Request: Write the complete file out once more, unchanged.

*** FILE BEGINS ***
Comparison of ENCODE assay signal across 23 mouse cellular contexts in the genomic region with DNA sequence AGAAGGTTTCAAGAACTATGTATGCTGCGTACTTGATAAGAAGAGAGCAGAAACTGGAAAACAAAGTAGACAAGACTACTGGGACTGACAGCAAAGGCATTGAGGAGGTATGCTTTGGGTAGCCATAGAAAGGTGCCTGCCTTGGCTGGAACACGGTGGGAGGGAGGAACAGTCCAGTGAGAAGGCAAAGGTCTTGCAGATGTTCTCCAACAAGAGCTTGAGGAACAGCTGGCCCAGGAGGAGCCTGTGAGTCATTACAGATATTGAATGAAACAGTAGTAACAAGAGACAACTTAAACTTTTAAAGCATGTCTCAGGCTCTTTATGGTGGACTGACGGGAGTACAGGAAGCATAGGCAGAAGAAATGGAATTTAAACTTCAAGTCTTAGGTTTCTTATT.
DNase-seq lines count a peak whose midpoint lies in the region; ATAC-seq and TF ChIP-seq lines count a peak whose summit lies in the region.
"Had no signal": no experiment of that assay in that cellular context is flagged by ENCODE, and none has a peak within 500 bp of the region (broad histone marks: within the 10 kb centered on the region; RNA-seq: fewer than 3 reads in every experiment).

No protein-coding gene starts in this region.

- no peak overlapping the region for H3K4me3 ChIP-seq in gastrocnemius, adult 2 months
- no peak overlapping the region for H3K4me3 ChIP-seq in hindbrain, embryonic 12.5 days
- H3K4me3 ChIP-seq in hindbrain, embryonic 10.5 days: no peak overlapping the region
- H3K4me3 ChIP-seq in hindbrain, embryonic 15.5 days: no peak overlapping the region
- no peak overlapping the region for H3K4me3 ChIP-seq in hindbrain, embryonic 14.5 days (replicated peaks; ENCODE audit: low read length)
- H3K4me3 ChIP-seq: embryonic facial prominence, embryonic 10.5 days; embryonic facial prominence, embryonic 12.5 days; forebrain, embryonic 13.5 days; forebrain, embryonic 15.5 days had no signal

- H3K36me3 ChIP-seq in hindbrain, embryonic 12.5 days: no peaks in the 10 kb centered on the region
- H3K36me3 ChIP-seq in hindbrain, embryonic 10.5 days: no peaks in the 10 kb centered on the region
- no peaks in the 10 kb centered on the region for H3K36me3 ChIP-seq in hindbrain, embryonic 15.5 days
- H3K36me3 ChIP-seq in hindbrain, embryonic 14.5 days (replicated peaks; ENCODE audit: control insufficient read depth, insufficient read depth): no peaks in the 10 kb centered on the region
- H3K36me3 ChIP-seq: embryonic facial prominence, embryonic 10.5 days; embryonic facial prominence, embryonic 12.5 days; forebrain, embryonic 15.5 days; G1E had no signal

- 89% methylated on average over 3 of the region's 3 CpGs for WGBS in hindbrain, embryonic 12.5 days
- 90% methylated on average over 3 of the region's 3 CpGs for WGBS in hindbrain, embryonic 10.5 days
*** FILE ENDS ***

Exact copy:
Comparison of ENCODE assay signal across 23 mouse cellular contexts in the genomic region with DNA sequence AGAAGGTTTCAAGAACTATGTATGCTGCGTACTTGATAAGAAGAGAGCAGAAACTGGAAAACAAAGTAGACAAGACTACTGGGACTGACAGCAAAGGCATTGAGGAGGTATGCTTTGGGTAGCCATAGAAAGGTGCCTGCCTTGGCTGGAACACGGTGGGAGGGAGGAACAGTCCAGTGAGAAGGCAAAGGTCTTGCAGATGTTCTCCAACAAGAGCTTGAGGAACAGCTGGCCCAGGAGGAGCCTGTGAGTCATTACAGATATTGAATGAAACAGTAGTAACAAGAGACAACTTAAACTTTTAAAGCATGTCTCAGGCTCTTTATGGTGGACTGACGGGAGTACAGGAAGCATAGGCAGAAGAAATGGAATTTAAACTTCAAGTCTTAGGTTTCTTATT.
DNase-seq lines count a peak whose midpoint lies in the region; ATAC-seq and TF ChIP-seq lines count a peak whose summit lies in the region.
"Had no signal": no experiment of that assay in that cellular context is flagged by ENCODE, and none has a peak within 500 bp of the region (broad histone marks: within the 10 kb centered on the region; RNA-seq: fewer than 3 reads in every experiment).

No protein-coding gene starts in this region.

- no peak overlapping the region for H3K4me3 ChIP-seq in gastrocnemius, adult 2 months
- no peak overlapping the region for H3K4me3 ChIP-seq in hindbrain, embryonic 12.5 days
- H3K4me3 ChIP-seq in hindbrain, embryonic 10.5 days: no peak overlapping the region
- H3K4me3 ChIP-seq in hindbrain, embryonic 15.5 days: no peak overlapping the region
- no peak overlapping the region for H3K4me3 ChIP-seq in hindbrain, embryonic 14.5 days (replicated peaks; ENCODE audit: low read length)
- H3K4me3 ChIP-seq: embryonic facial prominence, embryonic 10.5 days; embryonic facial prominence, embryonic 12.5 days; forebrain, embryonic 13.5 days; forebrain, embryonic 15.5 days had no signal

- H3K36me3 ChIP-seq in hindbrain, embryonic 12.5 days: no peaks in the 10 kb centered on the region
- H3K36me3 ChIP-seq in hindbrain, embryonic 10.5 days: no peaks in the 10 kb centered on the region
- no peaks in the 10 kb centered on the region for H3K36me3 ChIP-seq in hindbrain, embryonic 15.5 days
- H3K36me3 ChIP-seq in hindbrain, embryonic 14.5 days (replicated peaks; ENCODE audit: control insufficient read depth, insufficient read depth): no peaks in the 10 kb centered on the region
- H3K36me3 ChIP-seq: embryonic facial prominence, embryonic 10.5 days; embryonic facial prominence, embryonic 12.5 days; forebrain, embryonic 15.5 days; G1E had no signal

- 89% methylated on average over 3 of the region's 3 CpGs for WGBS in hindbrain, embryonic 12.5 days
- 90% methylated on average over 3 of the region's 3 CpGs for WGBS in hindbrain, embryonic 10.5 days